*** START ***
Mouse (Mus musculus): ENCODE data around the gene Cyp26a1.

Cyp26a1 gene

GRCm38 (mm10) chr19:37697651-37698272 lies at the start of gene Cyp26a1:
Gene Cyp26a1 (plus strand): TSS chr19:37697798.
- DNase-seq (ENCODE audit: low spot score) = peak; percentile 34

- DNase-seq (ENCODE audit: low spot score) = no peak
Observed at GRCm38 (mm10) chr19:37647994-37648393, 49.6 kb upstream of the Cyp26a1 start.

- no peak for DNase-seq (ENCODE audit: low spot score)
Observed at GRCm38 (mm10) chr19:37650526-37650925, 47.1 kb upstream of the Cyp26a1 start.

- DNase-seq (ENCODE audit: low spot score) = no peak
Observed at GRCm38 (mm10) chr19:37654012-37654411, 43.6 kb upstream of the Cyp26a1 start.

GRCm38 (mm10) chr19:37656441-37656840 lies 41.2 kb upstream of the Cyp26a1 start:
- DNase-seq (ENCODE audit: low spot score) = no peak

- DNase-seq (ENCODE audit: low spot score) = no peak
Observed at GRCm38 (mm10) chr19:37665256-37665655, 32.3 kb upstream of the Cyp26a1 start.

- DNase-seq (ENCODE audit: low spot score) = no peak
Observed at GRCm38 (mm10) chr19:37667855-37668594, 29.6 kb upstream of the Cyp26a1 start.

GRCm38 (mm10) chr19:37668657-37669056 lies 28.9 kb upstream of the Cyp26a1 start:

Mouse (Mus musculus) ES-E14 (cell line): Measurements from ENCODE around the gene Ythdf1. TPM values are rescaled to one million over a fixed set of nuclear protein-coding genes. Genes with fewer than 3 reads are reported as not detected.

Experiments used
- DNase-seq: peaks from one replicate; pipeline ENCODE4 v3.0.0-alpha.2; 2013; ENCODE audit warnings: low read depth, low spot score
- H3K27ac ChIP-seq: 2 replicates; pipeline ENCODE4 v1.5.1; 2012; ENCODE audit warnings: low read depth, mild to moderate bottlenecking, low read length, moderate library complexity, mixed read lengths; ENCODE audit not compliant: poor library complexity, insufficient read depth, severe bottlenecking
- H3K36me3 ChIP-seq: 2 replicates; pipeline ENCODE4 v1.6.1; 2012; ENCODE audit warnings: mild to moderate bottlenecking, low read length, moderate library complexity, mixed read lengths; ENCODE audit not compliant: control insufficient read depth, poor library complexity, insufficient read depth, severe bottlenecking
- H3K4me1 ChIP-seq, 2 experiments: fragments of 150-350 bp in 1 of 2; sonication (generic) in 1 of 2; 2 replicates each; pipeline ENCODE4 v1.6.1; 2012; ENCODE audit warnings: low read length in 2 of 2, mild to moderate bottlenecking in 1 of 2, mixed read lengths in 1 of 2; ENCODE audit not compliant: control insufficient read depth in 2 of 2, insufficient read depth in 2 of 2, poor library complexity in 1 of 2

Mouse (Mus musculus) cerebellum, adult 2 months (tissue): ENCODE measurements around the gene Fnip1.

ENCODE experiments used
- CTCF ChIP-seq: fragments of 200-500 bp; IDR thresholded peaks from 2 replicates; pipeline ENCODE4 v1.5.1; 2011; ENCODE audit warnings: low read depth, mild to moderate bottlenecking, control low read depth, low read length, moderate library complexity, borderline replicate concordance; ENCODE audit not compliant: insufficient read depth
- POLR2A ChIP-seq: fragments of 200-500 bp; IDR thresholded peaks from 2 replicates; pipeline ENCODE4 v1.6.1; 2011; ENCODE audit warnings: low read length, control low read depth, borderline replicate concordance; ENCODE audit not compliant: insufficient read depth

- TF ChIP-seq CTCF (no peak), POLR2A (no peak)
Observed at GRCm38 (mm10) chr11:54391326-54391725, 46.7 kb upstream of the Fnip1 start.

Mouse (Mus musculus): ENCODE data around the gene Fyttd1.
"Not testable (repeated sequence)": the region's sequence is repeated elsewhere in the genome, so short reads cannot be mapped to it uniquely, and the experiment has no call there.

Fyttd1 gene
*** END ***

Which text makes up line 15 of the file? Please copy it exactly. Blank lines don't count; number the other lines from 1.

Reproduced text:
Observed at GRCm38 (mm10) chr19:37665256-37665655, 32.3 kb upstream of the Cyp26a1 start.